• Abduction: Given a result of a case and a rule applicable to the case, the case itself can be determined. (Given that these beans are white and all beans in that bag are white, these beans must be from that bag.) This is the weakest type of investigation, because it proves nothing, merely suggests a solution that can be tested in other ways. However, since investigations will often start with a result (the evidence of the crime) and rules (forensic sciences) but will not initially include the case (the method and motive of the crime), abduction is the standard investigation method.

In order to strengthen abduction you can turn to deduction, induction, or comparison:

  • Deduction: If the abduced case is true, using other rules what other result must be true? (If the beans are from this bag, given that there are a standard number of beans in a bag, the bag must be missing this number of beans.)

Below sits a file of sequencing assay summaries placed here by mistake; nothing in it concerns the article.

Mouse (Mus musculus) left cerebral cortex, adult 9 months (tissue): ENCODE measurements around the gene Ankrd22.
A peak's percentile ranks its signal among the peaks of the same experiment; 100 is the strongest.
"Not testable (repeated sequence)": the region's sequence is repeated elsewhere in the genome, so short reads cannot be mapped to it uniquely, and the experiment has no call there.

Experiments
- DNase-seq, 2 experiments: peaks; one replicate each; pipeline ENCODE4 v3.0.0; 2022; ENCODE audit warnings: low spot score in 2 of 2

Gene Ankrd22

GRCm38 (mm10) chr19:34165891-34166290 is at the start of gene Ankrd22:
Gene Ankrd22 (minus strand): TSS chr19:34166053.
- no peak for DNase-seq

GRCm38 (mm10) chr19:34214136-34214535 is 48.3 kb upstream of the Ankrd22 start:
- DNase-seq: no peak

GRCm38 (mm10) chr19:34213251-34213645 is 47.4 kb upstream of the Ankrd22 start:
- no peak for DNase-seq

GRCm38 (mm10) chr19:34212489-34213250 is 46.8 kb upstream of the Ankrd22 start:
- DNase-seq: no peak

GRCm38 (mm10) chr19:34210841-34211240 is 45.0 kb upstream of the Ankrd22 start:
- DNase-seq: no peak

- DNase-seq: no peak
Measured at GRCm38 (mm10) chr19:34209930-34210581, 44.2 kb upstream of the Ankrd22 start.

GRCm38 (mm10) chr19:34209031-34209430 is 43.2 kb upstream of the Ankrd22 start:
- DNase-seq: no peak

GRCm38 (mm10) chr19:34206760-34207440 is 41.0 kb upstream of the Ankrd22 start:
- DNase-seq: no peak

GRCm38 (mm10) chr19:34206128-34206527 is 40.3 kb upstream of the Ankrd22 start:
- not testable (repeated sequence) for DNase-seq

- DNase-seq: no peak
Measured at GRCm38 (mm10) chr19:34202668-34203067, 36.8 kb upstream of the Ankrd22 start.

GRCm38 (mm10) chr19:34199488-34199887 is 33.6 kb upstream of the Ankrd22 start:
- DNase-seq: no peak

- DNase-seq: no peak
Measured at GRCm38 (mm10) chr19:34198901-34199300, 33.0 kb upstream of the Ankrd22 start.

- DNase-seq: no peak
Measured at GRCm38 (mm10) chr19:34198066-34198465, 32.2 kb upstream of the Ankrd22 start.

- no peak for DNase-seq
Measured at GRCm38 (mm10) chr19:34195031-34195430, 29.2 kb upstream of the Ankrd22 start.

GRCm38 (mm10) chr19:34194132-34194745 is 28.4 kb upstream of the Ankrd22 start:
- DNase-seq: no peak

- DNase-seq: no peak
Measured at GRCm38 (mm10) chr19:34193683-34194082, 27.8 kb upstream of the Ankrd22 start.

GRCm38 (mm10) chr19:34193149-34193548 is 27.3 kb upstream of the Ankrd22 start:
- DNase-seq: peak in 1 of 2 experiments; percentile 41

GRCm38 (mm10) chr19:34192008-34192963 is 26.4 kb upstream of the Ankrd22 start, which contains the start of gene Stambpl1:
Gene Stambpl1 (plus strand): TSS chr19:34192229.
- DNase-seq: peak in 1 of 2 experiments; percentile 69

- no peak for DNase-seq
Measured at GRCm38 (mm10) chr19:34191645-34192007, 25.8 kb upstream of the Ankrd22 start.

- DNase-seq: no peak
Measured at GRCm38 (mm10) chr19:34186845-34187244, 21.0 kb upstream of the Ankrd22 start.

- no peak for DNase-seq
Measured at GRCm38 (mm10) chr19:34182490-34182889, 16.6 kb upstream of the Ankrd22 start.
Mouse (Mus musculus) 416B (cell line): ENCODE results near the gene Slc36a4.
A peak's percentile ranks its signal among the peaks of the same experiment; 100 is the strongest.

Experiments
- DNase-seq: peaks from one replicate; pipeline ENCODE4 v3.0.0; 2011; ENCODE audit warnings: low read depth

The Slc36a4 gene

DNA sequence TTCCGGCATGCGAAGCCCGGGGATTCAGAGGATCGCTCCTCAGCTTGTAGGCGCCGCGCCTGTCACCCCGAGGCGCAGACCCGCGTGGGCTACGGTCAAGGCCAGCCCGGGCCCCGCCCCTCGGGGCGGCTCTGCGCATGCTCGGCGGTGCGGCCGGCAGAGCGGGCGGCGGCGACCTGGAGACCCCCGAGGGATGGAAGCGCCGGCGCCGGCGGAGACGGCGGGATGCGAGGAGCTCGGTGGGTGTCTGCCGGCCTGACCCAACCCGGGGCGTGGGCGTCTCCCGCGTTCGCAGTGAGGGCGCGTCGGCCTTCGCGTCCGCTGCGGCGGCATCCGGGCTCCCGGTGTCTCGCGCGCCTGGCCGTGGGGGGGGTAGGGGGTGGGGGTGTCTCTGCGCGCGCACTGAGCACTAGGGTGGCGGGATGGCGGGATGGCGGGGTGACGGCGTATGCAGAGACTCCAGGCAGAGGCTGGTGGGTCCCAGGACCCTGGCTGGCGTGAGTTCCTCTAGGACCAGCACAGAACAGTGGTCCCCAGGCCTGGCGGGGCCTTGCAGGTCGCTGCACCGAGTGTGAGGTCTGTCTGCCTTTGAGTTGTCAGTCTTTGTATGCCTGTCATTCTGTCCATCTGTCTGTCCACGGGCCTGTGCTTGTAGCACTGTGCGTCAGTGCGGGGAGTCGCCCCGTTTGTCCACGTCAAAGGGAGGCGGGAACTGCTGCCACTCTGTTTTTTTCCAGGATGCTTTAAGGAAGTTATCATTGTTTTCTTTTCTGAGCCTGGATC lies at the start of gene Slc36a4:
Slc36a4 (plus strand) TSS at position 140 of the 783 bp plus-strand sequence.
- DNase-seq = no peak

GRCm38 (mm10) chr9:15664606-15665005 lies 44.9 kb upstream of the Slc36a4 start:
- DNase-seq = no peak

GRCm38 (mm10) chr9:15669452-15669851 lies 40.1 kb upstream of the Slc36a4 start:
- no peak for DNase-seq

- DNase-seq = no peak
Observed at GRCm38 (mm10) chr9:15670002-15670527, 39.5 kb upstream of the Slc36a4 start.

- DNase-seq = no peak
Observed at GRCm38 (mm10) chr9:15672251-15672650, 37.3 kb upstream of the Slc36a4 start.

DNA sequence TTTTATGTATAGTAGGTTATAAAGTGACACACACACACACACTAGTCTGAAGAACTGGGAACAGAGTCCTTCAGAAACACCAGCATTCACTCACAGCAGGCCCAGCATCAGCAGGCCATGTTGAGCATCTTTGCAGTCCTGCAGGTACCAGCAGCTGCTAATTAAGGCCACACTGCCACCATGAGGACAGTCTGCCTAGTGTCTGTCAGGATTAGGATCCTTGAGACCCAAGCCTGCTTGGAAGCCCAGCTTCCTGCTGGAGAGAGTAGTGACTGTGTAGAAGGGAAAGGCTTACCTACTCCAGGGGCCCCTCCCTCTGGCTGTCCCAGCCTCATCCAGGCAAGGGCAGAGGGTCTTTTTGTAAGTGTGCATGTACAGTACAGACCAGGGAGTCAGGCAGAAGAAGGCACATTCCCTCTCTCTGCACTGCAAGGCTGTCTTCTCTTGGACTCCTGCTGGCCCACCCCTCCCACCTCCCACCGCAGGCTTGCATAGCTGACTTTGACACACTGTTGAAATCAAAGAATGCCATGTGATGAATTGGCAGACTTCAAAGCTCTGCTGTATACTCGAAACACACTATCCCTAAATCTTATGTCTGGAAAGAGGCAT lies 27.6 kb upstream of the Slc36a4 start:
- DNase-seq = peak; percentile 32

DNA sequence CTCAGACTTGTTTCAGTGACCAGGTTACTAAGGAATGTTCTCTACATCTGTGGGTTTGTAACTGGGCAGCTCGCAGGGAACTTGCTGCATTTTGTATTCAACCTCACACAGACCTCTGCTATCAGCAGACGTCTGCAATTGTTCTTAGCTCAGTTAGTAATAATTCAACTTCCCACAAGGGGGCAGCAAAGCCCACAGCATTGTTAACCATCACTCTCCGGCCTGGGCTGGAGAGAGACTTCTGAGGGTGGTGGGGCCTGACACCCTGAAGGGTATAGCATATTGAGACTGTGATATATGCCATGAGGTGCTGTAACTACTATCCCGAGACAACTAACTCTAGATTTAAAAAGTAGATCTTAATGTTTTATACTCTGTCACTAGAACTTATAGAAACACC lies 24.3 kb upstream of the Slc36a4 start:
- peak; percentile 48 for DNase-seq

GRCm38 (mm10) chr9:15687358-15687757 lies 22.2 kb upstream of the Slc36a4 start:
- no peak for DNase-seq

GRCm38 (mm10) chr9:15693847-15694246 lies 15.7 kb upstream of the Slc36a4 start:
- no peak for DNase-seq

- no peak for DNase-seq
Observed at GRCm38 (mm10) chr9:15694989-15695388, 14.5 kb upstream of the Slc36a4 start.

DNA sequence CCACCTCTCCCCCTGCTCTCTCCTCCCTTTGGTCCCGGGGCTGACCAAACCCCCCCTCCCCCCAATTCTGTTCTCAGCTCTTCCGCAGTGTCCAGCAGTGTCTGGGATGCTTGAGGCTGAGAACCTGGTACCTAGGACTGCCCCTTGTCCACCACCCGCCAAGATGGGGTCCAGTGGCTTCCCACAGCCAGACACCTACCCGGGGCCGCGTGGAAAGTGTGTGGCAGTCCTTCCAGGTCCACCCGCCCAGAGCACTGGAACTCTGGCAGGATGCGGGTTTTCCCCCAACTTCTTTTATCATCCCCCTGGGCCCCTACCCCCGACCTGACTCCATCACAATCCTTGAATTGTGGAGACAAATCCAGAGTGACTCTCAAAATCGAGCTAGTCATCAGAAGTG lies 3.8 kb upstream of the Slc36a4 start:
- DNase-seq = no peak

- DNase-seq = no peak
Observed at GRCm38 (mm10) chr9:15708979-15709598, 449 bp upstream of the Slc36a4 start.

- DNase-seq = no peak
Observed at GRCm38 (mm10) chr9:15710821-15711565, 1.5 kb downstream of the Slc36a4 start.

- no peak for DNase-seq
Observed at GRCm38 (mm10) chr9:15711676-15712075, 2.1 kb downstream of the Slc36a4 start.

• Induction: If the abduced case is true, using other results what other rules must be true? (If the beans are from this bag, and the bag currently contains a certain number of beans, these beans plus the beans in the bag must equal the original number of beans in the bag.)
  • Comparison: If the abduced case is true, no other adduced case can adequately explain all the results. (Given that these beans are white and all beans in that bag are white, are there any other bags of white beans from which these beans could have originated?)

Given all the facts (clues) of the result, what case might have been true to exactly produce all those facts?